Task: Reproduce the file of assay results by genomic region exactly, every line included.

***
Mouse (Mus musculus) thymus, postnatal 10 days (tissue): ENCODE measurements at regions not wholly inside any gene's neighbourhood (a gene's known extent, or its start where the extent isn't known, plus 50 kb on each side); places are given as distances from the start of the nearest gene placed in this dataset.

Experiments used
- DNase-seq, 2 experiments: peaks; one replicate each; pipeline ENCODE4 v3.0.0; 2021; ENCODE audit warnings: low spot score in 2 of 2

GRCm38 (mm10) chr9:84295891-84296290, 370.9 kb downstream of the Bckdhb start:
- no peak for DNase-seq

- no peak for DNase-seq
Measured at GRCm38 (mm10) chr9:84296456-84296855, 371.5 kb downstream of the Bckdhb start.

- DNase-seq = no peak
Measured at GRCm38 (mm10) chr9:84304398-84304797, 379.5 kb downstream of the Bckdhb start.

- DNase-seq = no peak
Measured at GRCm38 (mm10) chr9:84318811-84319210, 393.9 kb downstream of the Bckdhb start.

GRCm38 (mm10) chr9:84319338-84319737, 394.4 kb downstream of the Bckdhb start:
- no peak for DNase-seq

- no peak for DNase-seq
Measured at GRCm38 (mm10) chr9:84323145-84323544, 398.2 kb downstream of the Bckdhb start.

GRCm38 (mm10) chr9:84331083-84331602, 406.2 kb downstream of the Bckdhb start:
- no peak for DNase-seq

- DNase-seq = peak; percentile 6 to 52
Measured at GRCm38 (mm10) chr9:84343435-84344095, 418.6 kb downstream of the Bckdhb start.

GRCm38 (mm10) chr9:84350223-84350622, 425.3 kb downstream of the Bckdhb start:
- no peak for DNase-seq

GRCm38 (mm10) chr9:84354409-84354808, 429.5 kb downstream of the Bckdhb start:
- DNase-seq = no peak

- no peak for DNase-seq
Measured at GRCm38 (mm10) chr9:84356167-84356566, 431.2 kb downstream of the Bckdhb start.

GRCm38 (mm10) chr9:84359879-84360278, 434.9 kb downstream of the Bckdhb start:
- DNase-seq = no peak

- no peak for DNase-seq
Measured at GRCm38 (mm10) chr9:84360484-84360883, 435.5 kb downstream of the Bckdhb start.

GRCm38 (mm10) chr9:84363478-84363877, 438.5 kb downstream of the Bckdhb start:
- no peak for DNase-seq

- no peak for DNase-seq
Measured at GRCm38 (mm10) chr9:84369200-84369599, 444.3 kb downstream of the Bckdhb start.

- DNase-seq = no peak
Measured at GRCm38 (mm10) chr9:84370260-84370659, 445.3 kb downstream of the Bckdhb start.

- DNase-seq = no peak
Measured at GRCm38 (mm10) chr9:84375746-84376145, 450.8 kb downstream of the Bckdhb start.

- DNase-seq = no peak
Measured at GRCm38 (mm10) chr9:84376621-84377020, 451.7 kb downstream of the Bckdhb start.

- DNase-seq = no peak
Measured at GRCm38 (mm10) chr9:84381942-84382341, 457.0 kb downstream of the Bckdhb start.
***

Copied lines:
Mouse (Mus musculus) thymus, postnatal 10 days (tissue): ENCODE measurements at regions not wholly inside any gene's neighbourhood (a gene's known extent, or its start where the extent isn't known, plus 50 kb on each side); places are given as distances from the start of the nearest gene placed in this dataset.

Experiments used
- DNase-seq, 2 experiments: peaks; one replicate each; pipeline ENCODE4 v3.0.0; 2021; ENCODE audit warnings: low spot score in 2 of 2

GRCm38 (mm10) chr9:84295891-84296290, 370.9 kb downstream of the Bckdhb start:
- no peak for DNase-seq

- no peak for DNase-seq
Measured at GRCm38 (mm10) chr9:84296456-84296855, 371.5 kb downstream of the Bckdhb start.

- DNase-seq = no peak
Measured at GRCm38 (mm10) chr9:84304398-84304797, 379.5 kb downstream of the Bckdhb start.

- DNase-seq = no peak
Measured at GRCm38 (mm10) chr9:84318811-84319210, 393.9 kb downstream of the Bckdhb start.

GRCm38 (mm10) chr9:84319338-84319737, 394.4 kb downstream of the Bckdhb start:
- no peak for DNase-seq

- no peak for DNase-seq
Measured at GRCm38 (mm10) chr9:84323145-84323544, 398.2 kb downstream of the Bckdhb start.

GRCm38 (mm10) chr9:84331083-84331602, 406.2 kb downstream of the Bckdhb start:
- no peak for DNase-seq

- DNase-seq = peak; percentile 6 to 52
Measured at GRCm38 (mm10) chr9:84343435-84344095, 418.6 kb downstream of the Bckdhb start.

GRCm38 (mm10) chr9:84350223-84350622, 425.3 kb downstream of the Bckdhb start:
- no peak for DNase-seq

GRCm38 (mm10) chr9:84354409-84354808, 429.5 kb downstream of the Bckdhb start:
- DNase-seq = no peak

- no peak for DNase-seq
Measured at GRCm38 (mm10) chr9:84356167-84356566, 431.2 kb downstream of the Bckdhb start.

GRCm38 (mm10) chr9:84359879-84360278, 434.9 kb downstream of the Bckdhb start:
- DNase-seq = no peak

- no peak for DNase-seq
Measured at GRCm38 (mm10) chr9:84360484-84360883, 435.5 kb downstream of the Bckdhb start.

GRCm38 (mm10) chr9:84363478-84363877, 438.5 kb downstream of the Bckdhb start:
- no peak for DNase-seq

- no peak for DNase-seq
Measured at GRCm38 (mm10) chr9:84369200-84369599, 444.3 kb downstream of the Bckdhb start.

- DNase-seq = no peak
Measured at GRCm38 (mm10) chr9:84370260-84370659, 445.3 kb downstream of the Bckdhb start.

- DNase-seq = no peak
Measured at GRCm38 (mm10) chr9:84375746-84376145, 450.8 kb downstream of the Bckdhb start.

- DNase-seq = no peak
Measured at GRCm38 (mm10) chr9:84376621-84377020, 451.7 kb downstream of the Bckdhb start.

- DNase-seq = no peak
Measured at GRCm38 (mm10) chr9:84381942-84382341, 457.0 kb downstream of the Bckdhb start.